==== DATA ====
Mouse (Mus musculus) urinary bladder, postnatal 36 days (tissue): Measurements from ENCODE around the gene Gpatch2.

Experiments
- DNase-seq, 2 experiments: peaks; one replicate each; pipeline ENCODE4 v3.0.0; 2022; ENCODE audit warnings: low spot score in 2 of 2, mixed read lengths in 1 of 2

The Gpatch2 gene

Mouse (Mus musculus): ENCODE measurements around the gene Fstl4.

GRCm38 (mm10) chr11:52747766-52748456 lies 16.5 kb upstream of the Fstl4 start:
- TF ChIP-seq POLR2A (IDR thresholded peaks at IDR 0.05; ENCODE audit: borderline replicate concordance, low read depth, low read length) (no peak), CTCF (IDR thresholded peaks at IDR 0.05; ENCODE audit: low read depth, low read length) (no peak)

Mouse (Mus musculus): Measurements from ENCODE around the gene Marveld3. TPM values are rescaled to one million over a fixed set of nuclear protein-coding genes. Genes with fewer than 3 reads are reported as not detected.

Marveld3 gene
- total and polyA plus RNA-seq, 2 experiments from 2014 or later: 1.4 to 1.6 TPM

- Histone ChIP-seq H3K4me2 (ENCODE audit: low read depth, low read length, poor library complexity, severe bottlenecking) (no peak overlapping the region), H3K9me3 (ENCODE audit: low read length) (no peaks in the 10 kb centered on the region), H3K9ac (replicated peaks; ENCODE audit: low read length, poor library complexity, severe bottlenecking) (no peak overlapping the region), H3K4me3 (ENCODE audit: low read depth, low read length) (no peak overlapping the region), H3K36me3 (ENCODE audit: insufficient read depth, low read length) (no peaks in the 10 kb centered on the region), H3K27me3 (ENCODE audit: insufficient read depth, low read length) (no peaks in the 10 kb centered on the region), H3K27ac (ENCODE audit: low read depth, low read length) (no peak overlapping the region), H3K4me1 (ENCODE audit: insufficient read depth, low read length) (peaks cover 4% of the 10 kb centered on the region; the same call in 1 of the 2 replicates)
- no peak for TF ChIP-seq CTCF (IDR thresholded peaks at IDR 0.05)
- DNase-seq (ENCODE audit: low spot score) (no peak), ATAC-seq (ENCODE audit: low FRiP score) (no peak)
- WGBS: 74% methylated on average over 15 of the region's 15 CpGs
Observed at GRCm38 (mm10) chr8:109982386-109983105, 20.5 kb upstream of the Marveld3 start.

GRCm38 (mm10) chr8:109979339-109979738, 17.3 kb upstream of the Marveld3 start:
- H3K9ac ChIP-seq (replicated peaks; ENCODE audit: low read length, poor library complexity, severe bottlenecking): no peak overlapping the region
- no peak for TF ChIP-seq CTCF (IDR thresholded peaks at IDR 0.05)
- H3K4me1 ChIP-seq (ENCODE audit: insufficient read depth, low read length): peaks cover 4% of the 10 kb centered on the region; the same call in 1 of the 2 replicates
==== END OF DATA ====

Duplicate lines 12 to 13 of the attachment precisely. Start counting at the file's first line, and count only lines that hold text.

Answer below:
- no peak for TF ChIP-seq CTCF (IDR thresholded peaks at IDR 0.05)
- DNase-seq (ENCODE audit: low spot score) (no peak), ATAC-seq (ENCODE audit: low FRiP score) (no peak)